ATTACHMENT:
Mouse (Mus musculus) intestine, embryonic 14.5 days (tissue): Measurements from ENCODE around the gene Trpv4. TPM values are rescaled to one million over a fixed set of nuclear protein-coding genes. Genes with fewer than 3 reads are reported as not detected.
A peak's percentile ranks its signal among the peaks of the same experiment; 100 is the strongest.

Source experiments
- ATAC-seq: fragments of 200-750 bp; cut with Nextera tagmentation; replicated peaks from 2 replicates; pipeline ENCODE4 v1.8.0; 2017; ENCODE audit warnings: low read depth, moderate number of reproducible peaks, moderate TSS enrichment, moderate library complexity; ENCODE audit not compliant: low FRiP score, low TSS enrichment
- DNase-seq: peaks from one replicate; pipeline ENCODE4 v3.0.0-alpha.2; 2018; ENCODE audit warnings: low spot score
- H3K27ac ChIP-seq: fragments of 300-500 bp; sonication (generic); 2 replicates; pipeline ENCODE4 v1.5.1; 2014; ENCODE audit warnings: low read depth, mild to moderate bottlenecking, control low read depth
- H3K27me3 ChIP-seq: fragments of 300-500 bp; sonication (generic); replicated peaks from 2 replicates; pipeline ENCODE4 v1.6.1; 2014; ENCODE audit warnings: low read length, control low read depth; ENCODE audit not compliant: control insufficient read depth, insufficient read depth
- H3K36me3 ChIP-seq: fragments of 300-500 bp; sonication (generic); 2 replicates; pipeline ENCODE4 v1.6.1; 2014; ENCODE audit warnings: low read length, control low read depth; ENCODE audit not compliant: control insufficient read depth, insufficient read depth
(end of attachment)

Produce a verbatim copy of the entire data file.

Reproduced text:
Mouse (Mus musculus) intestine, embryonic 14.5 days (tissue): Measurements from ENCODE around the gene Trpv4. TPM values are rescaled to one million over a fixed set of nuclear protein-coding genes. Genes with fewer than 3 reads are reported as not detected.
A peak's percentile ranks its signal among the peaks of the same experiment; 100 is the strongest.

Source experiments
- ATAC-seq: fragments of 200-750 bp; cut with Nextera tagmentation; replicated peaks from 2 replicates; pipeline ENCODE4 v1.8.0; 2017; ENCODE audit warnings: low read depth, moderate number of reproducible peaks, moderate TSS enrichment, moderate library complexity; ENCODE audit not compliant: low FRiP score, low TSS enrichment
- DNase-seq: peaks from one replicate; pipeline ENCODE4 v3.0.0-alpha.2; 2018; ENCODE audit warnings: low spot score
- H3K27ac ChIP-seq: fragments of 300-500 bp; sonication (generic); 2 replicates; pipeline ENCODE4 v1.5.1; 2014; ENCODE audit warnings: low read depth, mild to moderate bottlenecking, control low read depth
- H3K27me3 ChIP-seq: fragments of 300-500 bp; sonication (generic); replicated peaks from 2 replicates; pipeline ENCODE4 v1.6.1; 2014; ENCODE audit warnings: low read length, control low read depth; ENCODE audit not compliant: control insufficient read depth, insufficient read depth
- H3K36me3 ChIP-seq: fragments of 300-500 bp; sonication (generic); 2 replicates; pipeline ENCODE4 v1.6.1; 2014; ENCODE audit warnings: low read length, control low read depth; ENCODE audit not compliant: control insufficient read depth, insufficient read depth